The descent into Berreota, Spain, was as delightful as the morning’s climb. Hairpin switchbacks, one after the other, into a mountain valley with a big river, a highway, and an old, abandoned railroad grade with a cool, long, curved tunnel. I slept at a picnic area beside it between the railroad grade and he river, which had a suspension bridge walkway over to the highway. I knew no rain was forecast, so I skipped the tent and woke up to a heavy frost. I wrote my son Tim a long e-mail from inside my sleeping bag waiting for the sun to hit my camp. Still, I had to dry out my sleeping gear at lunchtime.
The day’s route started on the old railroad grade along the river, then took me over another gorgeous mountain pass. If yesterday’s pass was like Vermont, today’s was like Colorado. It’s two tunnels were closed to bicycles, so I was obliged to take the old road, an extra 18 kilometers and an extra 200 meters in altitude (860 meters at the top). Hardly any traffic (the occasional propane truck, barred from the tunnel), and another gorgeous, peaceful lunch spot at the top, this time with snow around but sunny enough for a nap out of the wind. I’m in heaven. My nap was interrupted by suddenly heavy traffic, both cars and trucks. I figured the tunnel was closed, an accident or something, and sure enough, when I reached the bottom a police roadblock was directing traffic onto the old road. The descent, with hairpin switchbacks one after the other, big trucks sharing the narrow road, and the occasional icy patch, was a white-knuckle affair. Another kind of heaven for Billy.
Now that I have visited Francis and Irene, I find myself lacking an immediate destination. Looking at the big map, I haven’t progressed very far toward Hong Kong in six weeks. Zooming in, there’s a lot of inviting destinations. Gibraltar and Morocco are ten days and a €65 ferry ride away, and I’ve always wanted to see both. But the accident, and then adding Amsterdam to the itinerary have already set me back and hurt my budget, and a trip to Morocco could do more.
I’ve also realized that visiting big cities is costly, in terms of money and time, compared to camping in the countryside.
Which is what I’ve been doing for five days now. Two mountain campsites were up in the Pyrenees, with heavy frost. the first I have described; the second was in an unused pasture, and had all the ingredients: hidden from view, wind break, morning sun, soft grass underneath and perfectly flat. Not always easy to find an hour before sunset. After dinner, reading (re-reading, actually) Rene Descartes’ “Discourse on The Method…” on my phone, I was struck with a clarity of purpose and a determination to take action. This happens to me now and then. I wish it would happen more often and last longer when it does.
At any rate, it caused me to abandon my southward course toward Madrid, Lisbon, Gibraltar and Morocco, and turn east, through the desert and mountains to Barcelona. There I’ll take a ferry to Italy and continue east toward my goal, Hong Kong.
Now, three days later, I am at my third desert campsite. The first, in a pine grove on a ridge, was windy but nice. When I had nearly found it, far from the village below and high up on a rocky path, I met with a very old man walking with his cane, a Basque farmer by the looks but neat and clean in a beret and wool coat. We had few words in common, “Hola,” and, “America.” “Bueno”, he said, and gestured with his cane toward the whole scene; sunset, valley, mountains, tiny village with church tower and lights winking on in the homes. We stood for a long while in silence. He tapped my pannier with his cane and pointed it toward the pines. Then he gripped both my arms and looked me in the eyes. “Via con Dios!” he said, and smiled. We parted, and after a few steps turned and waved a small wave, nodding our heads in understanding.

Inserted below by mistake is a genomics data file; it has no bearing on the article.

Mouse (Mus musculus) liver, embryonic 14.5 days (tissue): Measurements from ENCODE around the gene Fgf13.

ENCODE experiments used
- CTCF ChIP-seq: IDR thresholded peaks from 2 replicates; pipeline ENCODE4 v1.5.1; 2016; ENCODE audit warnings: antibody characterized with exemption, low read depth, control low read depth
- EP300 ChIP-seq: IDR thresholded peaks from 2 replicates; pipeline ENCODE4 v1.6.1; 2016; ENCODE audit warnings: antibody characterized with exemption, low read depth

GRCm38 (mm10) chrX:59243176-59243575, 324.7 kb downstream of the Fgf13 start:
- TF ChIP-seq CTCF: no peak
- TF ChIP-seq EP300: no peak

Next day the wind blew me 110 kilometers through tiny desert villages, past monasteries, irrigated crop land, mesas and arroyos, crumbling hilltop forts. I washed up at a gas station rest room miles from nowhere, then had a beer in a village cantina with some old men at 11:00AM.
I avoided ridge top campsites that night and sought the shelter of a pine grove on the south side of the hill. Still, the wind raged and shook my little tent all night long. Up before sunrise and on the road early, I had another long ride with the wind, including a section on a primitive mountain road, hardly more than a trail. The snow-capped Pyrenees were distant now and the road flat and smooth. The desert is starting to give way to vineyards and olive groves, still irrigated. Tonight I found an empty stone hut in an olive grove, ancient but still in use, four meters square with a low door, a single small window, and a fireplace. I don’t dare attract attention by making a fire, but the wind rages out there and I am cosy and warm, using the hearth to cook rice on my alcohol stove.
Sorry, no photos this time. I’m uploading using my European phone, which is a bit too slow for that. Next time
i love the blog. going on this amazing tour is one thing, but describing it in such rich detail on a regular basis is so generous and wonderful. i appreciate the time you’re spending writing and posting your words. thank you!
Billy, billy…your trip sounds wonderful! I am so glad you are enjoying this exiciting adventure, I enjoy the posts more than you know. Keep them coming please. I’m happy you’ve healed from the accident and are in warmer weather and sound so upbeat.
deciding which way to go is always a bit frustrating, too man y things to see and we wouldn’t like to miss any of them… but the road you finally choose is always the good one, as would have been any other one ! Sitting at my office desk I’m a bit jealous of you right now Billy (I can smell the pine grove from there) 🙂